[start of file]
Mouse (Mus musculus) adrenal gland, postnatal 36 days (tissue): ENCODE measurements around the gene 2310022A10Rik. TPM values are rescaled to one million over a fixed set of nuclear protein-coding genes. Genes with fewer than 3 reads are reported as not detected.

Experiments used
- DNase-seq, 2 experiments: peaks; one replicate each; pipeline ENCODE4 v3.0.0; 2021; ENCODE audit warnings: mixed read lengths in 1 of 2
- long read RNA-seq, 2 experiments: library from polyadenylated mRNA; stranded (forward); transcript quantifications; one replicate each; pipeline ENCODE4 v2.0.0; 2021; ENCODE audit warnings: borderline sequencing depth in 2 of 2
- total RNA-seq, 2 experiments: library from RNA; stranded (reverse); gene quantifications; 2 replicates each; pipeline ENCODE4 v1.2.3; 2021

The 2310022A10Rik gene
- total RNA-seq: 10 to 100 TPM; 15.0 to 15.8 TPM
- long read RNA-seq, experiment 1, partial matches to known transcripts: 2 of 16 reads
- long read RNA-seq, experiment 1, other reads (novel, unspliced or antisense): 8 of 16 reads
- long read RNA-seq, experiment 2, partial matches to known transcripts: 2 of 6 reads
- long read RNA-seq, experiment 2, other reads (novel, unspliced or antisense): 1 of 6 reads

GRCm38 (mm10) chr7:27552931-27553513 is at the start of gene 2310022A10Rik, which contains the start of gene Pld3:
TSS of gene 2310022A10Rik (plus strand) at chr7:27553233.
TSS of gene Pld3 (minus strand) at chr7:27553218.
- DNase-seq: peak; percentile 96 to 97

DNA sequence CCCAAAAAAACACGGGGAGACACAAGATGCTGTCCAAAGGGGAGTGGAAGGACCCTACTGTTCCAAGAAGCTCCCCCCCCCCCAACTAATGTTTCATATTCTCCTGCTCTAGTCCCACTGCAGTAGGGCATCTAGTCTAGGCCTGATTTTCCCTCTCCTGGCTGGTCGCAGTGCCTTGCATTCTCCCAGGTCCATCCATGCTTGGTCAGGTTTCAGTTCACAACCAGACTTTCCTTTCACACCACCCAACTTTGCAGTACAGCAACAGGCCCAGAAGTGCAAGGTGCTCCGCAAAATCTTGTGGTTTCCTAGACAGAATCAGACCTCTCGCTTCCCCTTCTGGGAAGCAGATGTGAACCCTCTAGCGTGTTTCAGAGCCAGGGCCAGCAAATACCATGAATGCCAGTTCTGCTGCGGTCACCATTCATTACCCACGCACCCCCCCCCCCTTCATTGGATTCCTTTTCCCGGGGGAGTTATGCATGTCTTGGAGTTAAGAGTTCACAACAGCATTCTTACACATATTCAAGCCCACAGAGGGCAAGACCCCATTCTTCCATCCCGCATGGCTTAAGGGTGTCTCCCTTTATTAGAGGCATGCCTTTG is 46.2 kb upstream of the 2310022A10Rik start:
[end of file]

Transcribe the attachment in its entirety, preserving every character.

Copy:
Mouse (Mus musculus) adrenal gland, postnatal 36 days (tissue): ENCODE measurements around the gene 2310022A10Rik. TPM values are rescaled to one million over a fixed set of nuclear protein-coding genes. Genes with fewer than 3 reads are reported as not detected.

Experiments used
- DNase-seq, 2 experiments: peaks; one replicate each; pipeline ENCODE4 v3.0.0; 2021; ENCODE audit warnings: mixed read lengths in 1 of 2
- long read RNA-seq, 2 experiments: library from polyadenylated mRNA; stranded (forward); transcript quantifications; one replicate each; pipeline ENCODE4 v2.0.0; 2021; ENCODE audit warnings: borderline sequencing depth in 2 of 2
- total RNA-seq, 2 experiments: library from RNA; stranded (reverse); gene quantifications; 2 replicates each; pipeline ENCODE4 v1.2.3; 2021

The 2310022A10Rik gene
- total RNA-seq: 10 to 100 TPM; 15.0 to 15.8 TPM
- long read RNA-seq, experiment 1, partial matches to known transcripts: 2 of 16 reads
- long read RNA-seq, experiment 1, other reads (novel, unspliced or antisense): 8 of 16 reads
- long read RNA-seq, experiment 2, partial matches to known transcripts: 2 of 6 reads
- long read RNA-seq, experiment 2, other reads (novel, unspliced or antisense): 1 of 6 reads

GRCm38 (mm10) chr7:27552931-27553513 is at the start of gene 2310022A10Rik, which contains the start of gene Pld3:
TSS of gene 2310022A10Rik (plus strand) at chr7:27553233.
TSS of gene Pld3 (minus strand) at chr7:27553218.
- DNase-seq: peak; percentile 96 to 97

DNA sequence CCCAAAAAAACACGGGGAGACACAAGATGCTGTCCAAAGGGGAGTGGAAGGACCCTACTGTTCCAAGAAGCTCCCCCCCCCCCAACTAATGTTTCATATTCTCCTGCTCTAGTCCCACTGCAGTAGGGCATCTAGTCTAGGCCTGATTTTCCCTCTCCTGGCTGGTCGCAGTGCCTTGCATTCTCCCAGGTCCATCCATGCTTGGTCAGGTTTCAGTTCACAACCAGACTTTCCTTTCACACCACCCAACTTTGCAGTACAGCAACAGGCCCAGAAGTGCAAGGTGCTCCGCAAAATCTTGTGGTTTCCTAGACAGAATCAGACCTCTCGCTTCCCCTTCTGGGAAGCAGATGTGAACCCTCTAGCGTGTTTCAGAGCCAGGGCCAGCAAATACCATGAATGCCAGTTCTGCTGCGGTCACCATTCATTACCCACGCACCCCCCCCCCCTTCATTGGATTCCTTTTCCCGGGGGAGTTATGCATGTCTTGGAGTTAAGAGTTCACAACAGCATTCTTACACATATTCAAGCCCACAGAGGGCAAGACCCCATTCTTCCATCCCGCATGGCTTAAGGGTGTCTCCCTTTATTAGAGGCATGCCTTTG is 46.2 kb upstream of the 2310022A10Rik start: